To anyone over the age of thirty, dating just isn’t what it used to be.
Since the dawn of time, mankind had successfully facilitated its mating rituals through a combination of primal chemistry and organic social interaction. In fact, some might argue that our ability to sustain our species reproductively across millennia serves as the ultimate example of “if it aint broke, don’t fix it.”
But just as easily as our shopping habits are so easily influenced by search engine optimization, flooding our newsfeed with products that we may (or may not) have casually mentioned in the presence of the all-seeing, all-listening, all-knowing eye of Google, the process of dating has evolved as well. The act of finding that perfect person for either a night, or the rest of your life, has been boiled down to a series of algorithms and your ability to finger swipe a screen (that you are able to hold thanks to your opposable thumbs).
Efficient? Sure. But so is artificial insemination, and while that particular scientific advancement has done wonders for those unable to reproduce through natural means, I hope that it never negates our desire as a species to take the “Flesh Train to Pound Town.”
Of course, I’m talking about intercourse of the sexual variety.
But whether we’re talking about Tinder, Grindr, Bumble, OKCupid or the ever-awkward eHarmony, dating apps have become the most widely embraced means for a progressively more socially awkward humanity to get laid. The more casual are based simply upon a mutual physical attraction, while others take an allegedly more scientific approach by pairing shared values, goals and interests.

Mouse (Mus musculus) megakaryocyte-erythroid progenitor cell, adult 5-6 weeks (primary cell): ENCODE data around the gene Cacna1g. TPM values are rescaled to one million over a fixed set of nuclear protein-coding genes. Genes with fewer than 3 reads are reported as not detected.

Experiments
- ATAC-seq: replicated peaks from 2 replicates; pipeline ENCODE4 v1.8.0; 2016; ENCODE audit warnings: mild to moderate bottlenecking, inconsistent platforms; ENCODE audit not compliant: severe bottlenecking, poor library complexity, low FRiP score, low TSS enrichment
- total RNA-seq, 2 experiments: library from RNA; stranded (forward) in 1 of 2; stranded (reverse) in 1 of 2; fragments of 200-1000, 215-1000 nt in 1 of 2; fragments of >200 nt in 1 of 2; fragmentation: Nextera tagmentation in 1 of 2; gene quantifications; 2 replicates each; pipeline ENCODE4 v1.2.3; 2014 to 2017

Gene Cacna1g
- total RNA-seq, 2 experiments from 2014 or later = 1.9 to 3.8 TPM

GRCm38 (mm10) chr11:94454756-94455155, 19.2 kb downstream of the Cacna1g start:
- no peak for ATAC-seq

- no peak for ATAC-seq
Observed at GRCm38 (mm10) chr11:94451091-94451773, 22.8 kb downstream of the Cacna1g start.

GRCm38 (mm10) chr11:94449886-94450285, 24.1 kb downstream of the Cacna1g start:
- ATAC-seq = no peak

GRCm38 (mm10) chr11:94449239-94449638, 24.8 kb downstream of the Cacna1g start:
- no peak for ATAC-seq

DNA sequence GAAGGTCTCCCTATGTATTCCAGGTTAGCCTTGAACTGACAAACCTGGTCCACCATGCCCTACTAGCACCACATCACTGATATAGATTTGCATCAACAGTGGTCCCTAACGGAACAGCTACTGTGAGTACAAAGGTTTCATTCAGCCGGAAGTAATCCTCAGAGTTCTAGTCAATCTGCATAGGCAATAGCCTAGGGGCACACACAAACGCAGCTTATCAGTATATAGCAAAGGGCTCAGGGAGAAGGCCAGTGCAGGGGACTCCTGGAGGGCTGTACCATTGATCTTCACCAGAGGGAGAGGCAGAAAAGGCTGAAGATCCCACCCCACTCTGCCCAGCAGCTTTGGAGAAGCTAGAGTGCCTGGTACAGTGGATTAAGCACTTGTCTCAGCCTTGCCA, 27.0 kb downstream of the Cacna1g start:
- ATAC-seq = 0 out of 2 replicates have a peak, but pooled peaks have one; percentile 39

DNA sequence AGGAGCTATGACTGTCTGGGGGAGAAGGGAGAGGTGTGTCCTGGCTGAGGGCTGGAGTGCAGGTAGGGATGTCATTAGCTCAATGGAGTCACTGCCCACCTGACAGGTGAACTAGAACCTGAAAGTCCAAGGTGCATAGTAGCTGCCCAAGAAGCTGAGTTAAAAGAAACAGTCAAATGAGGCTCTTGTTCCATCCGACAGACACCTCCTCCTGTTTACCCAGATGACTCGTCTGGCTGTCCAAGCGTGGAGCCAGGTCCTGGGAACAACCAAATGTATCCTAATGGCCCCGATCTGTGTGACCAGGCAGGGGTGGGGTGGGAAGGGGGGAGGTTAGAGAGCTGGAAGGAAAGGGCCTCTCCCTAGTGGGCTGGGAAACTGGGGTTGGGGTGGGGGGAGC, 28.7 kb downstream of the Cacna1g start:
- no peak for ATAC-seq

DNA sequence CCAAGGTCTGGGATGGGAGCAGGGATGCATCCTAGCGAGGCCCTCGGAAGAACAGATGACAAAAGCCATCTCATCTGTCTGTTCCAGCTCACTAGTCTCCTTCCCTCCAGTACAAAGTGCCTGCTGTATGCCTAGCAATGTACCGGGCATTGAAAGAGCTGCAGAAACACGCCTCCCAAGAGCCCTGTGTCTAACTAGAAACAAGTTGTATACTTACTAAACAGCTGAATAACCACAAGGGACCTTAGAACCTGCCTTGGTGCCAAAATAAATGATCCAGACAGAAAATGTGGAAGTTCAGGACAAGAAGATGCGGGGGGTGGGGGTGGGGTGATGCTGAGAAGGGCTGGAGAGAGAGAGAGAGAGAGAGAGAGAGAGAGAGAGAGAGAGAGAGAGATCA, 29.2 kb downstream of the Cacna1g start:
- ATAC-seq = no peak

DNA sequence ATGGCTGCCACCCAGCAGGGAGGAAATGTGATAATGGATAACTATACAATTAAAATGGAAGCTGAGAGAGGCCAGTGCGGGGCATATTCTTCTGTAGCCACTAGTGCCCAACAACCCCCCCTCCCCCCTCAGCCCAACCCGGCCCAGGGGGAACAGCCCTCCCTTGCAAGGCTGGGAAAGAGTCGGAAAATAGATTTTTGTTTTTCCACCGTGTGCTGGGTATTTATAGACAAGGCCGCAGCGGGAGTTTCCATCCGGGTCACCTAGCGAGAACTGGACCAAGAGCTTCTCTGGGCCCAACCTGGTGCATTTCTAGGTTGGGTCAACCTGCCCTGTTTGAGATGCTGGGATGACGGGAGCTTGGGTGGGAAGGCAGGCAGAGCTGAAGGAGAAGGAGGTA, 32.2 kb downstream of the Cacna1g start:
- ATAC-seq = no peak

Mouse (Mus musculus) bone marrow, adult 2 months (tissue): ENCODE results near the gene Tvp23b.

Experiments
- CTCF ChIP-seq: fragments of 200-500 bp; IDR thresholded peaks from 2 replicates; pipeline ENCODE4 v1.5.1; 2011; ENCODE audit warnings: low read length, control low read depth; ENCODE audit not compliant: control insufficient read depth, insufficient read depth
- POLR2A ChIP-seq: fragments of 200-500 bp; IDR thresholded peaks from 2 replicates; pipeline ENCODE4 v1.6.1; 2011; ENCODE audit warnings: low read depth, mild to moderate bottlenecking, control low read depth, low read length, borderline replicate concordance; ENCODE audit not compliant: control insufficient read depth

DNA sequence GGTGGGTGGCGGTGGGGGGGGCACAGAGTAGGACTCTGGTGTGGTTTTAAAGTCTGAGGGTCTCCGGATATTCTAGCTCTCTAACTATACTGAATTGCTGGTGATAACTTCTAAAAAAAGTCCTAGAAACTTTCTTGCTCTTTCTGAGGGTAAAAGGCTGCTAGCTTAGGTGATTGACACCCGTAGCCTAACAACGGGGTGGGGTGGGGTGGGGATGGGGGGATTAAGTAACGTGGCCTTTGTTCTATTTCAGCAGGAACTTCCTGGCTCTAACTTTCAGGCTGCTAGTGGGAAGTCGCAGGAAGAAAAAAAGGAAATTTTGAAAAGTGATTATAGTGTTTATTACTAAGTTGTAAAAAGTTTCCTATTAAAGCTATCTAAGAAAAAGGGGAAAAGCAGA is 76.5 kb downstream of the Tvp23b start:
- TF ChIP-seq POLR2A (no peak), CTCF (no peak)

And everyone is getting in on the game…even automakers.
According to Takeji Kojima, General Manager of Corporate Communications at Mazda SUV, “Today’s drivers demand a fully inclusive driving experience. The increasingly more connective nature of our society means that all aspects of our life prove most enjoyable when they converge through a central interface. And with today’s vehicles designed to sync seamlessly with our smartphones, drivers can do everything from exchange important email correspondence, to shop online using voice control. So, tell me, why shouldn’t they be able to interact on a more personal basis?”
With this in mind, Mazda broke new ground by introducing “Mazda Swipe,” an exclusive app accessible only to their loyal customer base. Made available to both new customers and (retroactively) to anyone who purchased a 2016 CX model, or newer, “M-Swipe” allows like-minded singles to meet through their shared love of Mazda.
With an approved access code provided by their dealer, users are able to create a unique profile from which they can build a community of potential partners. All contact and communication is consensual, allowing for personal customization of the interaction experience. And while this innovative approach serves to reinforce Mazda’s customer base through unity, it also aims to generate future incremental business as a result of user satisfaction.
“The problem, “ according to Ashe L’Sketi, Senior Partner at Bisch & Moane Marketing, “is that the app is founded upon a tragic flaw. While M-Swipe users might find connections based on mutual interests, hobbies, or backgrounds, the simple truth is that they all drive a Mazda. The data is clear as day: “Driving a Mazda” ranks just above “Bad Kisser” and just below “Has AIDS” in terms of “Turn-Offs for Millennials.” At the end of the day, once the spark fades, you’re left with two people unable to climax because of what their partner drives. Ultimately, that’s why M-Swipe was recently named the worst dating app ever by respected trade publications like “MotorBend” and “Whore & Driver.”
If you’re a Mazda customer who has used M-Swipe, let us know about your experience!